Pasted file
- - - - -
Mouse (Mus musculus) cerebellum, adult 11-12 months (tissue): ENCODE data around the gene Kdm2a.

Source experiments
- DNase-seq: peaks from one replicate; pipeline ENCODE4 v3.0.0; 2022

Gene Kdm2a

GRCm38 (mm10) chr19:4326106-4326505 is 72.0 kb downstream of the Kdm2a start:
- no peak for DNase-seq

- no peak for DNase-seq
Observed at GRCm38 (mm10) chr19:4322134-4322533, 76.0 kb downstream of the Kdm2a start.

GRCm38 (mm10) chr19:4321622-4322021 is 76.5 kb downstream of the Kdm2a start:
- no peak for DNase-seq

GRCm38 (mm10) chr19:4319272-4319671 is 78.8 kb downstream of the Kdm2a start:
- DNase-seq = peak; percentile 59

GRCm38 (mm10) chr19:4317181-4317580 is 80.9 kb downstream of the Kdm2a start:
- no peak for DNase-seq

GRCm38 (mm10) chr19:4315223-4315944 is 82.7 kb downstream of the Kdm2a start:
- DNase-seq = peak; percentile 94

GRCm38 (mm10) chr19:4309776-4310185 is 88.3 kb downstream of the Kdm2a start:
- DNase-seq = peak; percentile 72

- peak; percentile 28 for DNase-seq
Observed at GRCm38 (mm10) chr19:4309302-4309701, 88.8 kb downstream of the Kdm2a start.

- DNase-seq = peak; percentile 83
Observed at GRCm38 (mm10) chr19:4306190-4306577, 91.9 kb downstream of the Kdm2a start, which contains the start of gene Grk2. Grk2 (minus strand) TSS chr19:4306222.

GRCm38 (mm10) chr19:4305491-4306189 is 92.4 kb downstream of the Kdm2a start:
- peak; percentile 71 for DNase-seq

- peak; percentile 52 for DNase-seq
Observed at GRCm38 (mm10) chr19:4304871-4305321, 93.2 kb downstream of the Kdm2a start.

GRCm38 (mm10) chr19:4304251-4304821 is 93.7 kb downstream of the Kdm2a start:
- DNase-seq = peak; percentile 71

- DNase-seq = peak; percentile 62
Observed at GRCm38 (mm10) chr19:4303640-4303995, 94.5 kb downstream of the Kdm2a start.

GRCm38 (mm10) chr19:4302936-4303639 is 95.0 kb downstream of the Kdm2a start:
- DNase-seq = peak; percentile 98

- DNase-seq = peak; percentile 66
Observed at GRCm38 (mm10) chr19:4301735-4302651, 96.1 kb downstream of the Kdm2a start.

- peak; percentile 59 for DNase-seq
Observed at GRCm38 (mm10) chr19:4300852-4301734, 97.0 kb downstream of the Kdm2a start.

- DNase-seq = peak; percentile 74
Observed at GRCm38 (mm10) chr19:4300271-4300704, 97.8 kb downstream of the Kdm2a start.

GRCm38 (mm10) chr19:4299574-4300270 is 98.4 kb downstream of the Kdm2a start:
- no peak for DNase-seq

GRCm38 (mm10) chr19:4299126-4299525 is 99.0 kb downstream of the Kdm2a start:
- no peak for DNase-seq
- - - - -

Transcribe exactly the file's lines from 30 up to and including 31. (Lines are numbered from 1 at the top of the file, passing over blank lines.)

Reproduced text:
Observed at GRCm38 (mm10) chr19:4303640-4303995, 94.5 kb downstream of the Kdm2a start.

GRCm38 (mm10) chr19:4302936-4303639 is 95.0 kb downstream of the Kdm2a start: